On the western edge of the central valley is one of the few inverted river deltas in the world and one of the only seven large delta systems on the globe. Five major rivers including the San Joaquin River and the Sacramento River are forced to exit the central valley through the coastal mountains creating the inverted river delta where the narrow end of the delta emerges on the seafront and the wide end is located further inland.
In the 1850’s as Chinese laborers built levees to reclaim some of the original marshland of the delta. Not only did it create the rich farming land, but it developed a system to distribute the water flowing from a total of five rivers representing half of the states snowmelt. Today, more than 23 million Californians,
two-thirds of the states’ population, get some of their drinking water from the delta. As a water distribution system, the Delta not only serves the State and federal projects but also many agricultural and municipal water diverters surrounding and within the Delta itself. Delta water from the State Water Project serves both urban and agricultural areas in the Bay area, the Silicon Valley, the San Joaquin Valley, the Central Coast, and Southern California.
California’s Delta is on the western edge of the central valley is one of the few inverted river deltas in the world and one of the only seven large delta systems on the globe. Five major rivers including the San Joaquin River and the Sacramento River are forced to exit the central valley through the coastal mountains
creating the inverted river delta where the narrow end of the delta emerges on the seafront and the wide end is located further inland. With over 730,000 acre, the fan-like inland delta area has a maze of 1000 miles of waterways has created a myriad of isolated lowland islands and wetlands.
In early March, the winter’s rain and fog will stop, and fresh grass will begin to blanket the ground. Flowers start blooming and all the species of birds found in the Delta become more active. March can still be somewhat wet, but the days get begin to get warmer and is typicaly in the mid-60’s or low 70’s. Early spring the delta
can still have occasional cold nights in the high 30’s but usually it is high 40’s or low 50’s at night. The water at this time of year is VERY cold as it is the snow run off from the Sierras. There are also logs, brush and other debris that have been pushed or fallen into the waterways upstream that float on down to the bay via the Delta. The winters can be harsh and very, very wet. Much of the swamp like marshland can become inaccessible.
Tour expansive wetlands northest of San Francisco, with otters, falcons, and elk. Making up over …
If you’re looking for someone who really knows the California Delta and the nuances of …
The nature trail joins the exercise trail to form a pleasant loop that lets hikers …
Located directly east of San Francisco at the edge of the Sacramento River Delta, the …
There are so many things to do in the Delta already but much of the California Delta is inaccessible except by boat, or in some cases, by car. Surveys by the Delta Protection Commission have shown there are many unmet recreational needs for the Delta region—including trails for hiking and bicycling, facilities for wildlife observation and education, water sports access, bank fishing areas, and improved historic and cultural sites with interpretive information. To help improve the recreational potential, The Great California Delta Trail was created when Governor Schwarzenegger signed Senator Tom Torlakson’s SB 1556 into law in 2006. The trail will be a will be a continuous recreational corridor from Martinez to Sacramento. The Friends of the Great California Delta, a community group, is working to see that the Trail becomes a reality.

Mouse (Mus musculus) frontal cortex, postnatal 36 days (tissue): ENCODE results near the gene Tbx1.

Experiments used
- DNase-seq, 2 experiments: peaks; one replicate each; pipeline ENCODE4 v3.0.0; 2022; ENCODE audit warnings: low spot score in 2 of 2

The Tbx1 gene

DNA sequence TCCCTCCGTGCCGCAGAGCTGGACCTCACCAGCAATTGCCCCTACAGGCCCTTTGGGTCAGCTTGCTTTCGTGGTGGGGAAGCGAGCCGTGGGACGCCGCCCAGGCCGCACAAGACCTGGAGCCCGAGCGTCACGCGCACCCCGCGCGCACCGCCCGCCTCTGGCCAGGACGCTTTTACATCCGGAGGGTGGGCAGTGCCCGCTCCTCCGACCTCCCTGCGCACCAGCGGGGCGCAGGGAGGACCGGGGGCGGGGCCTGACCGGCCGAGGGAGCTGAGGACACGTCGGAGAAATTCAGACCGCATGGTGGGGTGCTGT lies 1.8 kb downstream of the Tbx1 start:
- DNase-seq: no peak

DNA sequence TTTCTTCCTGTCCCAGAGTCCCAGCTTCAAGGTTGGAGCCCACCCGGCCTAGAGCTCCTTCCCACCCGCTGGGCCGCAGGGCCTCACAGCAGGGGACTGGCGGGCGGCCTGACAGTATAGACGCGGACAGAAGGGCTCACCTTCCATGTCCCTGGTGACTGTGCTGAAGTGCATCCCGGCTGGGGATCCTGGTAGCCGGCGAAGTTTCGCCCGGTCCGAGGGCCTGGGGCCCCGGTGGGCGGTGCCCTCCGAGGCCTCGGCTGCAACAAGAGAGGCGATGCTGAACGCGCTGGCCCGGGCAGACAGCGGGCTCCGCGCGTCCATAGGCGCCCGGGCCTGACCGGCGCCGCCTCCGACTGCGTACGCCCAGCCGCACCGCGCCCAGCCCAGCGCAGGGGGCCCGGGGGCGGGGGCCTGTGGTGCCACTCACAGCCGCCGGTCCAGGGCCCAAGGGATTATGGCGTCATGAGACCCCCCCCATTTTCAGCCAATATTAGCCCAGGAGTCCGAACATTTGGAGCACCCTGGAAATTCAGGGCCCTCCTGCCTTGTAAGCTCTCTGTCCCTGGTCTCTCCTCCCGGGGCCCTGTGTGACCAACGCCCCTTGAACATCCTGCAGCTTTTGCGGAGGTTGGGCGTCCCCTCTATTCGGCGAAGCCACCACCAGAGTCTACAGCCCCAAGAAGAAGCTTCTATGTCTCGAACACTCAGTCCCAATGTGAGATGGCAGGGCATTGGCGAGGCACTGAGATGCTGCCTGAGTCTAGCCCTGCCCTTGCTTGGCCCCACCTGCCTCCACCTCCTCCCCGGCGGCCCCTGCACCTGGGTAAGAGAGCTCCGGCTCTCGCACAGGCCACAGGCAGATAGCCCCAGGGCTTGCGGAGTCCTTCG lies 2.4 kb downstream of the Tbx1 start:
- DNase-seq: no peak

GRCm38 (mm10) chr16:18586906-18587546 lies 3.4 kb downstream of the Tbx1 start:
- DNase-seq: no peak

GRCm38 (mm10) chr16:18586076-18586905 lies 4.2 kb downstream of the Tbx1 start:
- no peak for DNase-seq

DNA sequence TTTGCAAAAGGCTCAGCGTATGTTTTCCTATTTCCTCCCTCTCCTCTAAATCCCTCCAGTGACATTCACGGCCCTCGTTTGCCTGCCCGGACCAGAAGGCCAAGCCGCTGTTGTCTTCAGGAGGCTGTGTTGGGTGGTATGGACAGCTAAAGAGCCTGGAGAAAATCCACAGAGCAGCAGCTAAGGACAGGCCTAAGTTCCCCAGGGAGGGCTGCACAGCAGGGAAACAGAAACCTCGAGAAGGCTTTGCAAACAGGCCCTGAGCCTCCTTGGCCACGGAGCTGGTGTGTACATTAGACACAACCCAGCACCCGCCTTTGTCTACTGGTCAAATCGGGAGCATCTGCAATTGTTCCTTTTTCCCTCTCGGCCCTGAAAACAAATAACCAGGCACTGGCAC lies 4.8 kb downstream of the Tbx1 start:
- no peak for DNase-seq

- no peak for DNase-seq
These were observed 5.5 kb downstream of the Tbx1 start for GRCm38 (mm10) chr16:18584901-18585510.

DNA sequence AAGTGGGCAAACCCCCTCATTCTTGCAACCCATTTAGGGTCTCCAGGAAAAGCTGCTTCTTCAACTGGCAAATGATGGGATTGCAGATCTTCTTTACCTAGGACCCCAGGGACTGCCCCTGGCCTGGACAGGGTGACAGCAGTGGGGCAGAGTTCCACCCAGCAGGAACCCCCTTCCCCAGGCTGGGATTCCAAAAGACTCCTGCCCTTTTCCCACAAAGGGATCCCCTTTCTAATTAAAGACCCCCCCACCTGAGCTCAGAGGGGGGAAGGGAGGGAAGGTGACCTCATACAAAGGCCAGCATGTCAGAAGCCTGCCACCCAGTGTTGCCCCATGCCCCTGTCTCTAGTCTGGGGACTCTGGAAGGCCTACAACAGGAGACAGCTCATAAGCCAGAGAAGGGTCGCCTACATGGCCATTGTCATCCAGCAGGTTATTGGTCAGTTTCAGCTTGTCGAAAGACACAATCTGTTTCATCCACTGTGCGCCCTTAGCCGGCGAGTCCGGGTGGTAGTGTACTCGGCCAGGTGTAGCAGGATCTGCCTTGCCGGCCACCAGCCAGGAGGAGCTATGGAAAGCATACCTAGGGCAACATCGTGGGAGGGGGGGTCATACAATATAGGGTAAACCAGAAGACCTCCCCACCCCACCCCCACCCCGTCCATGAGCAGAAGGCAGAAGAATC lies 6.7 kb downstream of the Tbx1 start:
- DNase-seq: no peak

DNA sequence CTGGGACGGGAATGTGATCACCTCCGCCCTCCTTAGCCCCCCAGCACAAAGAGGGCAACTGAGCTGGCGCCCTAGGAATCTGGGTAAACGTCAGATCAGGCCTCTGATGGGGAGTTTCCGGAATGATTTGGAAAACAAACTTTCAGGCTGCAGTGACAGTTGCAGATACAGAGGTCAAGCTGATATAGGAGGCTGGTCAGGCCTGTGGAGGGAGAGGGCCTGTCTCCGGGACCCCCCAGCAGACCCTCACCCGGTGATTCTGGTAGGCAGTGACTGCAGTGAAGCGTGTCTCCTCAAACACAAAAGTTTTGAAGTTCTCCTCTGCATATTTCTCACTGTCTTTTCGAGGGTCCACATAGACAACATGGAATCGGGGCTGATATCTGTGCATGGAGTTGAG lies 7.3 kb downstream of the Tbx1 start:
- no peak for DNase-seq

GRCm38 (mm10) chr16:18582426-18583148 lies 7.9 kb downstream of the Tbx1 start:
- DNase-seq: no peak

The combination of available water and excellent peat soil of the region makes the California delta one of the most fertile agricultural areas in California, the nation, and the world. California has the largest agricultural economy in the nation, producing half of the nation’s fruits, nuts and vegetables and 20% of the nation’s milk. The main Delta crops are corn, grain and hay, alfalfa, tomatoes, fruit, safflower, pears, and wine grapes. Certain specialty crops, such as asparagus, are grown in the delta in quantities unmatched anywhere else in the United States.
The watery avenues of the delta provide an abundance of wildlife. The delta is a stopping point for a multitude of migratory birds and home to over 100 varieties of shore and trail birds. Other wildlife includes river otters, turtles, beavers, muskrats, snakes, and even sea lions. A large variety of fish, around 22 species, make the California Delta a fisherman’s paradise. Anglers can fish from boat, shore or pier for bass, sturgeon, catfish, shad, salmon, steelehead and more.
Fishing is only one of the many recreational opportunities the Delta offer. There is also camping, hiking, bicycling, hunting and horseback riding. The deeper waterways of the Delta offer water skiing and some of the finest boating opportunities in the country. There are over 100 marinas and waterside resorts, full-hookup RV parks and campgrounds. You can find many quaint waterside restaurants for dining, grocery stores for provisions, bait and tackle shops, and over 50 boat launching facilities.
Some of the small towns of the Delta area are Courtland, Locke, Walnut Grove, Isleton and Rio Vista, to name a few. Courtland is famous for its annual Pear Fair, held on the last Sunday of July every year. The town of Locke celebrates Asian Pacific Heritage Month in May, hosting a weekend party for the public with Lion dances, martial arts demonstrations and more. Isleton hosts the Isleton Cajun Festival (formerly the Crawdad Festival) on Father’s Day weekend, and Rio Vista hosts the Bass Festival in October, celebrating the abundant fishing in the California Delta.